Five Ways to Prepare for the Unexpected

skeptical man reaction


You know what I’m talking about. Those times when Murphy’s Law strikes. Your arrive late to the gig, your kit doesn’t work right, the bar owner is furious and the crowd is restless. You suck it up and start playing and for a minute it seems like you can put the cold start behind you. Then the power goes out. Could it get any worse? I doubt it. If you perform on a regular basis, it will happen to you one day. The good news is you can survive all of these problems by being prepared. It may seem insurmountable, but I have played a gig where nearly all of this happened in one night, and we survived. It’s all preparation. This is what you need to do to survive this nightmare.


There is no excuse to be late to a gig. With today’s modern communications technology, everyone has the potential to be contactable all of the time. Even if you got the time wrong, a simple phone call would have solved all the problems. However, it is always a great idea for a band to meet at a central location at some point before a show, and travel together “convoy” style if possible. This is a sure fire way to make sure everyone arrives on time, doesn’t get lost, or can get assistance if something does go wrong.

The spill over effect of this is that when you arrive on time, you can take your time and set up properly, sound check, as well as check your equipment for problems and in general, relax before the show starts.


Unless you are some freeform jam rock improv jazz type thing, you need to know what you are going to play. Every member of the band should know what song is coming next so they can prepare for it without having to debate first what song to play in the first place. Have a set list in sight for every member of the band. Know in advance what songs may require guitar changes or change of tuning so that you don’t kick off the tune until everyone is ready. Moments like that are easily filled with some banter, usually between the singer and the audience.


It’s not always possible, but you should aim to have a backup ready to go at all times. However sometimes you just have to grit your teeth and get through it. Once the set is over you can grab your backup and play the rest of the gig without keeping everyone hanging around while you fiddle with your kit.

If you can’t keep a spare kit handy and need to make do, have some backup material. This applies to all band members. You should have a song that can be played when any member of the band is incapacitated. Then any running repairs can be made while the rest of the band covers.


It doesn’t matter what you think, you do not sound better when you are smashed. Sure, maybe to your ears, but not to mine or anyone else’s. A few years ago, I remember playing a huge New Years Eve show where there were two bands. There was us playing inside, and the main band playing on the outside stage. The other band I had seen many times before and they were great. In fact they were one of the most popular bands to play this particular venue. In between sets, they were heading up to their rooms, getting stoned and drunk, then coming back down to play their set is a semi comatose state. We were inside, enjoying a few drinks between sets and keeping it together. Our sets overlapped slightly and by the end of the night, whenever both bands were playing, inside was packed and outside the other band was ignored. The following year, we were asked back to play New Years again as the only band. In fact after that New Years gig we were booked regularly to play both nights of the weekend every month (think about that for a second, we were booked for 25% of that venues available shows). It may be fun to get tanked and play, but it won’t get you anywhere.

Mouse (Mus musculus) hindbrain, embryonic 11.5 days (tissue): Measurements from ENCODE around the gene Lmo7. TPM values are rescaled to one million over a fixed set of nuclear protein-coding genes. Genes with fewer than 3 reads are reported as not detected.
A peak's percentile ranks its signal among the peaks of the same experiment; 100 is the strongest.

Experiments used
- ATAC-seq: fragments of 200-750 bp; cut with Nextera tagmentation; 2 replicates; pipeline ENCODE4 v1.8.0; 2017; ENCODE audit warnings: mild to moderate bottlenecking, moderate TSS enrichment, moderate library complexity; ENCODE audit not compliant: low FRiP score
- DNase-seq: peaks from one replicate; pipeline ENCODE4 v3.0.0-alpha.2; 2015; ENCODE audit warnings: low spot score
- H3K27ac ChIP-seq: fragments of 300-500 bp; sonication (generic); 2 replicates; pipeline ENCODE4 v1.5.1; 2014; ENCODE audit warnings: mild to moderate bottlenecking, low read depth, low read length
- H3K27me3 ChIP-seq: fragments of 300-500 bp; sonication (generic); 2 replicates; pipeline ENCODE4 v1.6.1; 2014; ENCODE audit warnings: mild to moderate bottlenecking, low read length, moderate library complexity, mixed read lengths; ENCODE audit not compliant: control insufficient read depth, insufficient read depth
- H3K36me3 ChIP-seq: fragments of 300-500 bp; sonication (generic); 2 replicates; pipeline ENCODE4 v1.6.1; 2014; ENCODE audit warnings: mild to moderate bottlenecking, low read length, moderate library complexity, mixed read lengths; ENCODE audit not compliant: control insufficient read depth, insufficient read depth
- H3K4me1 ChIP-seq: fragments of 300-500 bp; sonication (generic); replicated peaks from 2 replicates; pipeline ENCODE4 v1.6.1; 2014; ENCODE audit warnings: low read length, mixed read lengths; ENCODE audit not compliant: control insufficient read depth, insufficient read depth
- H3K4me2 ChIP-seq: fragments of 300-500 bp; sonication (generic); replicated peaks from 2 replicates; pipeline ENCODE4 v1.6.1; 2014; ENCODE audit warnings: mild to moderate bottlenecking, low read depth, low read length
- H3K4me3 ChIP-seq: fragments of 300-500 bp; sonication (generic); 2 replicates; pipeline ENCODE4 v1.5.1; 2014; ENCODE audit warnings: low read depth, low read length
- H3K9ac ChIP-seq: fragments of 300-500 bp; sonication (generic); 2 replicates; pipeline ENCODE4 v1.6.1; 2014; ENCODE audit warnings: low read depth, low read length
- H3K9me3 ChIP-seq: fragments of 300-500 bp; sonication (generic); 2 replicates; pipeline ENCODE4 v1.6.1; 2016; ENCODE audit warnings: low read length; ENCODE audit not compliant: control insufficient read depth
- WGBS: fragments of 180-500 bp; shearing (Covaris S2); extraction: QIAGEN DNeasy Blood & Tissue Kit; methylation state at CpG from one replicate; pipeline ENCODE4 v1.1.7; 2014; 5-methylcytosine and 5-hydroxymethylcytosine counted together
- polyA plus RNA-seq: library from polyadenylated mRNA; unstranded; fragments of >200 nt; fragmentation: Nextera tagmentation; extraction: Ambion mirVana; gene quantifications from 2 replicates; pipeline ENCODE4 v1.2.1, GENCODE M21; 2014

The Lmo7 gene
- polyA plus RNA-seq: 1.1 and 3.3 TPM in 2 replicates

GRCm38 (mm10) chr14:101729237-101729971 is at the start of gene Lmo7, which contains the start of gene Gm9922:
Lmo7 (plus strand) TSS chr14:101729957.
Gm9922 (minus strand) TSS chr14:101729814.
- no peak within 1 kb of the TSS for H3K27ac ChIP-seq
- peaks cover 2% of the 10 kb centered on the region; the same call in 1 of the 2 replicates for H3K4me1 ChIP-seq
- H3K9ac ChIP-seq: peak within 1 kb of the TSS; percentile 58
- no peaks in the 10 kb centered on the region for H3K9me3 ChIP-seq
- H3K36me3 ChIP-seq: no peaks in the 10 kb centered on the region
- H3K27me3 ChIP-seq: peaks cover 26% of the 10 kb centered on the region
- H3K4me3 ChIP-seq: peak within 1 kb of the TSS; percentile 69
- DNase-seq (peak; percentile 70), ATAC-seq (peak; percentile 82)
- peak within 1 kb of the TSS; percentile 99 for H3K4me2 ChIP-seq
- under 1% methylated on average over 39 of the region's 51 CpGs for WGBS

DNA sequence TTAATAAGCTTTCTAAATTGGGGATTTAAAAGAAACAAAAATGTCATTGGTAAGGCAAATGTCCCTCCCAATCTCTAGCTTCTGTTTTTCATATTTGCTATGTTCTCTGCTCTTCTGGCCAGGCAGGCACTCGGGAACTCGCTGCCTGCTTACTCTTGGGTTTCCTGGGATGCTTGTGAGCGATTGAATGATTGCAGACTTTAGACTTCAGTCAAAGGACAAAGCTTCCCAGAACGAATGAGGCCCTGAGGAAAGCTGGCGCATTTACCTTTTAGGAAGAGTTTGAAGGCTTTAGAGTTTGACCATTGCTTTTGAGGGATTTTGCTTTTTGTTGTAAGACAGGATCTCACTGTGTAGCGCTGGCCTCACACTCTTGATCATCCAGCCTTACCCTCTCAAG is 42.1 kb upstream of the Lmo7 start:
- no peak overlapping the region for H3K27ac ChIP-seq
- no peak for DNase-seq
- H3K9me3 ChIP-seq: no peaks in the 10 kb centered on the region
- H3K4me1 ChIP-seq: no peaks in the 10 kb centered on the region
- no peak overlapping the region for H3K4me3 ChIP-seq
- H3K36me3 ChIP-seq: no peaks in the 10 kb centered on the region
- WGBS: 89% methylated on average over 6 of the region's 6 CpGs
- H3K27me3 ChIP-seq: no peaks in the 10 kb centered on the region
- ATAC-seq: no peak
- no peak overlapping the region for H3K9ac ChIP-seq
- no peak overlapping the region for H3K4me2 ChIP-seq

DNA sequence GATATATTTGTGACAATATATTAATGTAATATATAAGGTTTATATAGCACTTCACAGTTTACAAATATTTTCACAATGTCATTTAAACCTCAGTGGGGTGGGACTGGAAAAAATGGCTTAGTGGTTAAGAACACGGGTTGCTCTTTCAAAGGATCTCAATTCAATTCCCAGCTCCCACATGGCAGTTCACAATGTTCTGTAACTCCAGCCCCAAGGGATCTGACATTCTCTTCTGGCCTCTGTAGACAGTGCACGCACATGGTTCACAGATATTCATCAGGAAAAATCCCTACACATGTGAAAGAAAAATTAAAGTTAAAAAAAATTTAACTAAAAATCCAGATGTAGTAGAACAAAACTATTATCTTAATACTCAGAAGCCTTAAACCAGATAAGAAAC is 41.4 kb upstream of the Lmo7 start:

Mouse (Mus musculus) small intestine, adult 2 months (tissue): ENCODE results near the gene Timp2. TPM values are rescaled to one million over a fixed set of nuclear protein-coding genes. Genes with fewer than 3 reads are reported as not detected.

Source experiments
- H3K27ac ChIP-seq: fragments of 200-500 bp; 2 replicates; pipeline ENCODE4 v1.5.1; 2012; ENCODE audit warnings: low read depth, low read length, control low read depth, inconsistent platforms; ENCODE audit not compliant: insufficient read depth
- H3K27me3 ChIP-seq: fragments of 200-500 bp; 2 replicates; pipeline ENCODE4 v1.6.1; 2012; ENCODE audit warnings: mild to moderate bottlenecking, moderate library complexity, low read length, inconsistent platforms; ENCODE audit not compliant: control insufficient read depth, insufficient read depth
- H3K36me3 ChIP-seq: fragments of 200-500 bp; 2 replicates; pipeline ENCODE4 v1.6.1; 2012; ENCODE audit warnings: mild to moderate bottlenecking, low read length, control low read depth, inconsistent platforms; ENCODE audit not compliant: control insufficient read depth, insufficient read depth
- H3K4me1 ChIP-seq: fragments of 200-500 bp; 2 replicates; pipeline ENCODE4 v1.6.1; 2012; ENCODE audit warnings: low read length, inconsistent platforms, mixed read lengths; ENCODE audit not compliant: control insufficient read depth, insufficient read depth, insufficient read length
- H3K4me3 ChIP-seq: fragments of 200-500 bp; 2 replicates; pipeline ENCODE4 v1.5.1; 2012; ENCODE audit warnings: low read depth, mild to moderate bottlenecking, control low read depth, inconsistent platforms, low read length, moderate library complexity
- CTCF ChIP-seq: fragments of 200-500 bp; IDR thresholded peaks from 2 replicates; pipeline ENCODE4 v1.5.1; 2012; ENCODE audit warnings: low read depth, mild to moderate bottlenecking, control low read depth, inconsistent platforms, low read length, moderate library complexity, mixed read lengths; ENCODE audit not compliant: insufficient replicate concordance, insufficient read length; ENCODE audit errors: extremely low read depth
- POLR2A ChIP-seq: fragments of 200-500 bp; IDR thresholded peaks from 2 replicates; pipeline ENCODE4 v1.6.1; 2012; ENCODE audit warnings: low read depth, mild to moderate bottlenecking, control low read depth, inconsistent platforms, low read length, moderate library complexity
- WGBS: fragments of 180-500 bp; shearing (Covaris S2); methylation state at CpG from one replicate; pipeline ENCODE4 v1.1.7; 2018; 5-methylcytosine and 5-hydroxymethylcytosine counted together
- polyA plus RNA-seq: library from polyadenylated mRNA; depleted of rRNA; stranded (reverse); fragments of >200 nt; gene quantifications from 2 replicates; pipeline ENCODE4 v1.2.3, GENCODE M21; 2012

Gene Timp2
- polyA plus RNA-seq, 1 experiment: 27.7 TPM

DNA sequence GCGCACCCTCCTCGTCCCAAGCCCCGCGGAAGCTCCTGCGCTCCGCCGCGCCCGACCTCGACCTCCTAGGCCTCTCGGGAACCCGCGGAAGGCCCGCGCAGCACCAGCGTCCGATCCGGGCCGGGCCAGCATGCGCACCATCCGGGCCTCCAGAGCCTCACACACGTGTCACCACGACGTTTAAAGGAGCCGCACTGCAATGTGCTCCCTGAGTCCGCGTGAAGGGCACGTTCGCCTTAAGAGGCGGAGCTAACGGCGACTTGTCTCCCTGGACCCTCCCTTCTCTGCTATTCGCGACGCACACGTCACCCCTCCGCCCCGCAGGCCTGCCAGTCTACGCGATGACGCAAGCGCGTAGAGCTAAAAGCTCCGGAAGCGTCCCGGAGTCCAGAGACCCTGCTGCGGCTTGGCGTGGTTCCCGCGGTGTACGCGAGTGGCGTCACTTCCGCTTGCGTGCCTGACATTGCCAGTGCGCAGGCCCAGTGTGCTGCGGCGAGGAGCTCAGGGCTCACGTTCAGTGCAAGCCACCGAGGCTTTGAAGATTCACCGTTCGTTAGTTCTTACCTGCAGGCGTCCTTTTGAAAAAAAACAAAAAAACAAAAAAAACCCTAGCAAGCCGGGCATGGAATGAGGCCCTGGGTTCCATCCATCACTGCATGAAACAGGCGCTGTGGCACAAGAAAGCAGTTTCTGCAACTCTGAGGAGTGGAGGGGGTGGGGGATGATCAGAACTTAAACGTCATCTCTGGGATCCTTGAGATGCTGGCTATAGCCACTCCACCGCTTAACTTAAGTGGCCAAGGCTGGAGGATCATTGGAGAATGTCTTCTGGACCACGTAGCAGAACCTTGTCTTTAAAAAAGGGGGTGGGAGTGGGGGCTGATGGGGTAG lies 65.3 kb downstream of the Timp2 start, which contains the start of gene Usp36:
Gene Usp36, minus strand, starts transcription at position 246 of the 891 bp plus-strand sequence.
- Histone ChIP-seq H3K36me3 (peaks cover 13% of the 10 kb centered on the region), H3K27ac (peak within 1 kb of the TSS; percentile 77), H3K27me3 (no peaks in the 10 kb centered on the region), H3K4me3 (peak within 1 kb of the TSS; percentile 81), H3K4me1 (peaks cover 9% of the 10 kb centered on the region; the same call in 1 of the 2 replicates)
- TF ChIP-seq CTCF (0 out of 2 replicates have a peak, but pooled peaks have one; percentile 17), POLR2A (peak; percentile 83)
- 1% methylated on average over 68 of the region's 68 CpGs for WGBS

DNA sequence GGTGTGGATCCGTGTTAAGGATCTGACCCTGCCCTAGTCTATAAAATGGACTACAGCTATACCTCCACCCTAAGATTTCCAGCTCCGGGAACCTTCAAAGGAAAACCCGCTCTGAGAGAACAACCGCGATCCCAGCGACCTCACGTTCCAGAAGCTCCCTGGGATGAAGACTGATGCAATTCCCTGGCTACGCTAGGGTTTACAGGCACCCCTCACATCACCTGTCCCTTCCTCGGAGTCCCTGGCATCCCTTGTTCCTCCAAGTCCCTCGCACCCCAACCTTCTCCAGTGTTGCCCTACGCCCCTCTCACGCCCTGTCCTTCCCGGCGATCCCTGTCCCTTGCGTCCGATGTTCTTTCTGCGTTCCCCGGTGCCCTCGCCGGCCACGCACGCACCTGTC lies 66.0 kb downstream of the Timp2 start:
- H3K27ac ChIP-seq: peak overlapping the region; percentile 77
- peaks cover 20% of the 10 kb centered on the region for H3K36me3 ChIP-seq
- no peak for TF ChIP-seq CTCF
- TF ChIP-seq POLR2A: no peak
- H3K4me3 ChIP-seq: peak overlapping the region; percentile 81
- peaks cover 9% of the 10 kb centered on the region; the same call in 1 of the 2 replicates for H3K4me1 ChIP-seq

To this day I still cannot believe people run their effects off batteries. It is just a disaster waiting to happen. Sure, I have batteries in my pedals that I swap out every few months. But they are the BACKUP for when some drunken idiot in the crowd falls onto the stage and pulls out a power lead or something similar. Or perhaps you accidentally leave a cable plugged in between sets and the battery drains on you. If you do need to run off battery, work out how long they last and change the battery in half that time. This should help avoid unwanted failures at critical times, and make sure you have extra batteries.


There is not a lot you can do about this but ride it out. Although it’s not as bad as it sounds. When a venue loses power, you can be sure it will be up in less than minute unless something MAJOR has gone wrong, in which case the venue will normally shut if it is a building wide blackout. So for the next 60 seconds, what do you do? It’s easy. Nobody stops. The entire band keeps playing. The singer goes to the front of the stage and starts yelling the lyrics at the crowd. I am yet to see this not work. The crowd will start singing back. When the power kicks back in the band hasn’t missed a beat and the crowd will go crazy. It is slick and professional and will fire up the crowd for the rest of the night.

If it goes over the 60 seconds just finish the song and wait. Not much more you can do, but at least you tried.


If you are prepared and use common sense, you can cope with any disaster. I personally have had all these issues, besides the drunken stupidity, happen in one night, and we survived by having an escape plan and sticking to it. It’s not that hard to come up with your own emergency escape route, and I hope these examples can inspire you to be even more gig ready.

About the author


Click here to add a comment

Leave a comment: